For the reproductive care category, out of the 40 households surveyed, only 4 did not have a woman of reproductive age (14-49) years in the family. Of the remaining, 34 out of 36 (94.4%) households with women were found not to have had prenatal care supplementation. There was no maternal newborn and child health care program in place for the emergency setting. None of the pregnant women have seen a Lady Health Worker for antenatal care. Out of these 36 families, 7 women gave birth post flood but all deliveries took place under the care of unskilled traditional birth attendants. Infant mortality statistics were unavailable. None of the children in our sample 40 households have received vaccinations of any kind after the flooding.
Most of the families knew of the availability of healthcare at the district hospital in Dadu City but 64% cited reasons such as lack of easy transport, no money for transport and lost wages as reasons for not accessing this healthcare facility. Of the three union councils, UC Bahawalpur exhibited the worst findings and this was the deciding factor to implement our services in this neglected area.
Real Medicine Foundation-LifeBridge have set up office in Dadu City. We have hired the key persons required for the initial steps in the logistics of setting up a Mobile Health Clinic. With the Mobile Health Clinic ready for operation, the immediate hurdle faced was to first map the area and identify villages that have been the worst hit by the floods.
This also meant that these were the villages where the roads leading to them had disappeared, suddenly making them inaccessible. The terrain of interior Sindh has become unrecognizable with most of the road washed away with the flood water and large tracts of land still under 2-3 ft of water.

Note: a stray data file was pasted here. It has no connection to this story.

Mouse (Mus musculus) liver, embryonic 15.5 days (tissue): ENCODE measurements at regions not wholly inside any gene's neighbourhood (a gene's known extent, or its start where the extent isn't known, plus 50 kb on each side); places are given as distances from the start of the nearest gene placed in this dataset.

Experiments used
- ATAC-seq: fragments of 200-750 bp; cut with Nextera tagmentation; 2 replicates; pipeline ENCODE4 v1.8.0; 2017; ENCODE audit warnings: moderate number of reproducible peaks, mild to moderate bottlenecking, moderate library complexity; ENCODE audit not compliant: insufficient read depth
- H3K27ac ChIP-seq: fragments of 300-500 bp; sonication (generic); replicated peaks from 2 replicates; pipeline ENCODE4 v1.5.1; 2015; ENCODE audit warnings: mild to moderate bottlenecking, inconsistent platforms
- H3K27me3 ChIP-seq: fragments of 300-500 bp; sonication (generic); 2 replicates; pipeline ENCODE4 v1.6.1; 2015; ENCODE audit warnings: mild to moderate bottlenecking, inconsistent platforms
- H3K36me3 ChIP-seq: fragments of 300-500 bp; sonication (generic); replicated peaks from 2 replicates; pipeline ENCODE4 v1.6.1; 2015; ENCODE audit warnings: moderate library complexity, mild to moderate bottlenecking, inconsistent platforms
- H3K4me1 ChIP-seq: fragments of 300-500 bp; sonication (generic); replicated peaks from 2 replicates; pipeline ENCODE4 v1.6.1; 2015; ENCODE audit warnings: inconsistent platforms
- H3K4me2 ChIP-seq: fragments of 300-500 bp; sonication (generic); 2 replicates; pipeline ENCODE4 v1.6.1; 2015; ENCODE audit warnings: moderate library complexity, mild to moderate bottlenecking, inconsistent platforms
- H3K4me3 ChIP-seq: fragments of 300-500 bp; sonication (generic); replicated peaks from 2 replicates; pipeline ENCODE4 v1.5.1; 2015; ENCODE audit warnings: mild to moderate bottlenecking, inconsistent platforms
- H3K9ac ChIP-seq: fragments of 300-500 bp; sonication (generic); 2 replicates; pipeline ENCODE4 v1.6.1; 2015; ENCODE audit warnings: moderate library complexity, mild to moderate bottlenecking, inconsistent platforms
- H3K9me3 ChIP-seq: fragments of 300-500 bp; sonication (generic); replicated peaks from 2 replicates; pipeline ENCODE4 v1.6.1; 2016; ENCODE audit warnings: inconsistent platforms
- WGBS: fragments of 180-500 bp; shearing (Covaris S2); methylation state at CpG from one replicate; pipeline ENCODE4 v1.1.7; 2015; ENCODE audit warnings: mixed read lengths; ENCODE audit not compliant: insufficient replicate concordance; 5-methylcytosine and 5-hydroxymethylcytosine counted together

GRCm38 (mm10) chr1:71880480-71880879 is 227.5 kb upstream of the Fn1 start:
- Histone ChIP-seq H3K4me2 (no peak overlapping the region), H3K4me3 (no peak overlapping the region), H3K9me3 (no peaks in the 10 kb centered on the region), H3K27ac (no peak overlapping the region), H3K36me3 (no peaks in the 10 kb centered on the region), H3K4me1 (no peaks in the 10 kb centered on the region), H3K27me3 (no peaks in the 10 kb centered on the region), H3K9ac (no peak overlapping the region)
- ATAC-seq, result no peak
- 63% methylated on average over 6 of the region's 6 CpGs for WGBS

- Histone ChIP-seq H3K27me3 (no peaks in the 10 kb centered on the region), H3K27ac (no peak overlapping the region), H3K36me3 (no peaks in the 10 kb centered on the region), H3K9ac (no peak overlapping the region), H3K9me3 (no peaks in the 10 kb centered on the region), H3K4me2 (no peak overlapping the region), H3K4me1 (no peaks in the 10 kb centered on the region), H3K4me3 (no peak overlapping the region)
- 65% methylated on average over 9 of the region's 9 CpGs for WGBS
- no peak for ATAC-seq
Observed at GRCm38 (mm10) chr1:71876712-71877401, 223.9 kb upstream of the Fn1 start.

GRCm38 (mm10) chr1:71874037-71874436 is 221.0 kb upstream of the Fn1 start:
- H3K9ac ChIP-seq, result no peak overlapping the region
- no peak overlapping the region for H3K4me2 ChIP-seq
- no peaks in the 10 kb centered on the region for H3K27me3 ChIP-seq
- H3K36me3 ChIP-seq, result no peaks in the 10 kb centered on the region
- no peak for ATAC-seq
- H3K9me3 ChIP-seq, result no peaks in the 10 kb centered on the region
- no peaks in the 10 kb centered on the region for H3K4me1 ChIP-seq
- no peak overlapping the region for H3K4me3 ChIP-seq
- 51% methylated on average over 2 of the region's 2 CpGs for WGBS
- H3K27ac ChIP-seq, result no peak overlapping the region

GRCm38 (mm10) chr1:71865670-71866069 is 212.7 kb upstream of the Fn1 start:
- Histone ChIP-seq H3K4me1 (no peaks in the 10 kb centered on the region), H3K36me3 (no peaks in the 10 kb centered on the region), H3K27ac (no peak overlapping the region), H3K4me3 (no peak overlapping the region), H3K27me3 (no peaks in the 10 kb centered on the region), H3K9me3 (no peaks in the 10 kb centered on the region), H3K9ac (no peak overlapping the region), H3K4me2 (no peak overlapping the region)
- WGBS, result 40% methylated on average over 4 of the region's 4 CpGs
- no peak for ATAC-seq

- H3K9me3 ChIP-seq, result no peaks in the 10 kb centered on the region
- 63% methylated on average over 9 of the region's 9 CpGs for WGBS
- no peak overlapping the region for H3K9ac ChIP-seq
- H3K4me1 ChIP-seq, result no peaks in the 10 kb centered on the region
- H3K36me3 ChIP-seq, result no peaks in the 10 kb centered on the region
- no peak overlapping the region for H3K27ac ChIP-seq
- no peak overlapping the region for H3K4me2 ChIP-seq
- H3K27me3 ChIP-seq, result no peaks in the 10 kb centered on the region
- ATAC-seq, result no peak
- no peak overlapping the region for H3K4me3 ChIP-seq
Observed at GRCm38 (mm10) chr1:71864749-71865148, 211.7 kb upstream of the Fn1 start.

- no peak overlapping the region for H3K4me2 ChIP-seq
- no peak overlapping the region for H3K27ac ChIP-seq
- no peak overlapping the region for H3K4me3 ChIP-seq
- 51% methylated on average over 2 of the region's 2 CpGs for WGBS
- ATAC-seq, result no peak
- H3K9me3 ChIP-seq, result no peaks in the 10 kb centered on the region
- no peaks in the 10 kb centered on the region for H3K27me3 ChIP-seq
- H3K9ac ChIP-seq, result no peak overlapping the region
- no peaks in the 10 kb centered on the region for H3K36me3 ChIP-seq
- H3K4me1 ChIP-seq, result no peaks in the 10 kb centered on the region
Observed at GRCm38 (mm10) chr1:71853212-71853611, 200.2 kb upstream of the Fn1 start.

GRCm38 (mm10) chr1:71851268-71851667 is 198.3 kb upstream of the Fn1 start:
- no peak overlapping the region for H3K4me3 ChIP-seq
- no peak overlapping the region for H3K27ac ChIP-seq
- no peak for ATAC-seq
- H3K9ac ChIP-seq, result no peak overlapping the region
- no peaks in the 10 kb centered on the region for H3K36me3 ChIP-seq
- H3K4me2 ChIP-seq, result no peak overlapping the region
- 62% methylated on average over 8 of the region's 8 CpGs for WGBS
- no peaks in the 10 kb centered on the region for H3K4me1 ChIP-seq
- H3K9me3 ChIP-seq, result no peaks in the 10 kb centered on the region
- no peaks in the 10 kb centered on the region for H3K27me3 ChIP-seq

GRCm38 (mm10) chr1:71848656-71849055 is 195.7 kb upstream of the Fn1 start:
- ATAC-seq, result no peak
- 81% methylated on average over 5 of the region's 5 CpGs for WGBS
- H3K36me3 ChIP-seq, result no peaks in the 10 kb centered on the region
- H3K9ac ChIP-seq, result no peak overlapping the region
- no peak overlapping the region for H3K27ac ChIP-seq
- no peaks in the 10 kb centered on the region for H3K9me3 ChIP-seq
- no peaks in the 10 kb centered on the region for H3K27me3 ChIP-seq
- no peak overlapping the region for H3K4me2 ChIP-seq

An exercise of mapping that would have normally taken a few days transformed into several weeks. Sometimes as few as 2-3 villages only were accessed and identified in a full day. The vehicles rented for this purpose stalled as they were pushed beyond their capacities. A distance that normally took 20 minutes pre-flood now took 1-1 ½ hours despite using 4X4 vehicles designed for rough terrain. Mechanical back up for the vehicles was only available in Dadu City or Johi City and if such a need arose, a whole day’s work was lost under these circumstances.
The results of the mapping exercise was a total of 16 villages identified as the worst hit with absolutely no health care intervention of any sort.
A situational analysis of these villages showed their wreckage beyond recognition. Most of the residents who had fled to seek shelter in tent cities in the immediate aftermath of the floods were now straggling back in small groups. With their homes destroyed completely, many have set up home in the tents they carried back with them. Some have attempted to rebuild their houses using broken bricks and mud instead of cement. They protect these delicate temporary structures from the heavy winds by lining the compounds using dry bush. Stagnant pools of water are still present in the main village areas festering massive mosquito breeding grounds. The local water body leading to the community water supply has been contaminated and is not fit for human consumption. With no clean water and sanitation available, neighboring farm land is used as open latrines which often leads to security risks to females.
All these makeshift communities are facing a dire future and children are particularly vulnerable to acute diarrhea, skin infections, and stomach infections, all related to water-borne diseases. The risk of Malaria and Dengue fever are major causes of concern due to increased temperature, contaminated water sources, lack of available medical care and lack of health and hygiene awareness leading to a threat of epidemics.